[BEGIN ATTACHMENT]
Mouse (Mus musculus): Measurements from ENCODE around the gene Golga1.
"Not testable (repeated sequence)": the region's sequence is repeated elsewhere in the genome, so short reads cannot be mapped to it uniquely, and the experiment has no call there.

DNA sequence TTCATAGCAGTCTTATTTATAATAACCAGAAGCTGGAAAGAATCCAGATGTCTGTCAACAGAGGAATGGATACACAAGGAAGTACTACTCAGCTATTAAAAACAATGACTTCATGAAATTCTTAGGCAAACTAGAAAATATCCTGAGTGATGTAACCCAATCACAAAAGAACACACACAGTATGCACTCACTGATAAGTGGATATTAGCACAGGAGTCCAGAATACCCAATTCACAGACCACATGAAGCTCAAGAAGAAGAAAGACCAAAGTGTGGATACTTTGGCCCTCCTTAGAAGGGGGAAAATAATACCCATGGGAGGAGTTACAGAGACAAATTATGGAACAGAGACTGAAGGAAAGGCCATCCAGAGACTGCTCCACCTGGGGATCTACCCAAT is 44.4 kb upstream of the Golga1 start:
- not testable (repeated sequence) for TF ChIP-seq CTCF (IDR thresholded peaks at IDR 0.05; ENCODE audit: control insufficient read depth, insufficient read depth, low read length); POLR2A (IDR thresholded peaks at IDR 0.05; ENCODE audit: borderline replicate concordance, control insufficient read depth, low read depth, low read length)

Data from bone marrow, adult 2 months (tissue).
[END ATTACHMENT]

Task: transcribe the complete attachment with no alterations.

Mouse (Mus musculus): Measurements from ENCODE around the gene Golga1.
"Not testable (repeated sequence)": the region's sequence is repeated elsewhere in the genome, so short reads cannot be mapped to it uniquely, and the experiment has no call there.

DNA sequence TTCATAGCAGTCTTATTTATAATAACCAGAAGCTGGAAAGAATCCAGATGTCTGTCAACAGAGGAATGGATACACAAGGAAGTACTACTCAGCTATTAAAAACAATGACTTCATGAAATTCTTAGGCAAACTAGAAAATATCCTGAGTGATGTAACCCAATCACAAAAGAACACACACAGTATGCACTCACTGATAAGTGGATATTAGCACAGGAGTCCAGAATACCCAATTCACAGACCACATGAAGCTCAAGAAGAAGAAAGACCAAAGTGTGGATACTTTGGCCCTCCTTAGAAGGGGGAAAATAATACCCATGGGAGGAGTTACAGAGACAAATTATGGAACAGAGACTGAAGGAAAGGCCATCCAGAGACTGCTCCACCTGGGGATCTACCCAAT is 44.4 kb upstream of the Golga1 start:
- not testable (repeated sequence) for TF ChIP-seq CTCF (IDR thresholded peaks at IDR 0.05; ENCODE audit: control insufficient read depth, insufficient read depth, low read length); POLR2A (IDR thresholded peaks at IDR 0.05; ENCODE audit: borderline replicate concordance, control insufficient read depth, low read depth, low read length)

Data from bone marrow, adult 2 months (tissue).